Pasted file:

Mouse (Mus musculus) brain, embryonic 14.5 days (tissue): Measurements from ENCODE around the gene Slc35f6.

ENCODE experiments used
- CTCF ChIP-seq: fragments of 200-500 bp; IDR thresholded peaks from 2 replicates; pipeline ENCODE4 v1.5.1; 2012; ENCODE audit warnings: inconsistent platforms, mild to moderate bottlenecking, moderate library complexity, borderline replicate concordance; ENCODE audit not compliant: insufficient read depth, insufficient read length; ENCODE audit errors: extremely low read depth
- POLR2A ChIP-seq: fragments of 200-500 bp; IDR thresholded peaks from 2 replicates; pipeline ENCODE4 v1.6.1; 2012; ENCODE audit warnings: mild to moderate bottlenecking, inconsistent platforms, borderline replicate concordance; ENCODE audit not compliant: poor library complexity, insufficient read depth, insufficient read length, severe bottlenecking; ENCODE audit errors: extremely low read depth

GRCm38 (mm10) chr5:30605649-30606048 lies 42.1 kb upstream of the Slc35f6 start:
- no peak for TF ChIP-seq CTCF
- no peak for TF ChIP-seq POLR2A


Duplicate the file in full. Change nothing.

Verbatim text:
Mouse (Mus musculus) brain, embryonic 14.5 days (tissue): Measurements from ENCODE around the gene Slc35f6.

ENCODE experiments used
- CTCF ChIP-seq: fragments of 200-500 bp; IDR thresholded peaks from 2 replicates; pipeline ENCODE4 v1.5.1; 2012; ENCODE audit warnings: inconsistent platforms, mild to moderate bottlenecking, moderate library complexity, borderline replicate concordance; ENCODE audit not compliant: insufficient read depth, insufficient read length; ENCODE audit errors: extremely low read depth
- POLR2A ChIP-seq: fragments of 200-500 bp; IDR thresholded peaks from 2 replicates; pipeline ENCODE4 v1.6.1; 2012; ENCODE audit warnings: mild to moderate bottlenecking, inconsistent platforms, borderline replicate concordance; ENCODE audit not compliant: poor library complexity, insufficient read depth, insufficient read length, severe bottlenecking; ENCODE audit errors: extremely low read depth

GRCm38 (mm10) chr5:30605649-30606048 lies 42.1 kb upstream of the Slc35f6 start:
- no peak for TF ChIP-seq CTCF
- no peak for TF ChIP-seq POLR2A